How do I kill smart quotes in new writing?

I can’t get Scrivener 3 to STOP changing my flat quotes to smart quotes.

I’ve found the setting in preferences, but it STILL changes every new quote to a (usually wrong) not-so-freakin-smart quote.

Please help me kill this. I’m six seconds from switching to Dabble Writer, but I’m stuck with Scrivener for this first novel.

Found it in the ‘help’ search. That’s unusual. Usually searching is futile.

For anyone else having the problem, it’s buried (BURIED) in the ‘edit’ bar under ‘substitutions’. It’s not in ‘formatting’ or universal preferences because this-is-Scrivener-so-of-course-it’s-not.

So you used the feature which is provided to help you find the feature you looked for?

Then you found it in exactly the same place in the menus as it is in other Mac programs, such as TextEdit, Safari, Mail, Tinderbox, DevonThink etc etc.

Bad Scrivener. Bad.

BTW: The setting for new projects is in Preferences > Corrections, which is where all the preferences relating to Corrections are found.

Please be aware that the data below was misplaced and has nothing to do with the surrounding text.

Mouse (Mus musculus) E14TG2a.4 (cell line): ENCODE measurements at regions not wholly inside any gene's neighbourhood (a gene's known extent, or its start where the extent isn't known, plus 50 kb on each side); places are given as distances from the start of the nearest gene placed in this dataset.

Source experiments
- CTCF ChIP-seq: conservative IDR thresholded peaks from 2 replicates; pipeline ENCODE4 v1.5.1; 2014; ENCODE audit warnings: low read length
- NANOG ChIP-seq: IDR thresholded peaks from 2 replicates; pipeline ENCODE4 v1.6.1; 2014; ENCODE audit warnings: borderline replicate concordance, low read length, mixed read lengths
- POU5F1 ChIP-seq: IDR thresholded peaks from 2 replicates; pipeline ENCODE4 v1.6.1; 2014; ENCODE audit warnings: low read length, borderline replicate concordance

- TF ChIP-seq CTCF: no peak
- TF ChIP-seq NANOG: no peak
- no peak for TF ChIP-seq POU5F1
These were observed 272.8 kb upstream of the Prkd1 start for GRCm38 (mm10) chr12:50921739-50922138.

Except that it SEEMS you can change it in preferences. But that doesn’t work. Nothing tells you that it didn’t take except that, of course, Scrivener keeps changing your quotes. Format is where it SHOULD be, but nope—not there.

No, it’s in ‘edit’ even though you’re not editing. That’s the problem, really. There are several places it COULD be. If you miss one, you’re hosed. I’d never have thought to look for it in the ‘edit’ drop-down. Why would it be there? It’s a formatting issue, not an editing issue.

I do have to commend the fact that the help-search function actually worked! So I’m not all down on it.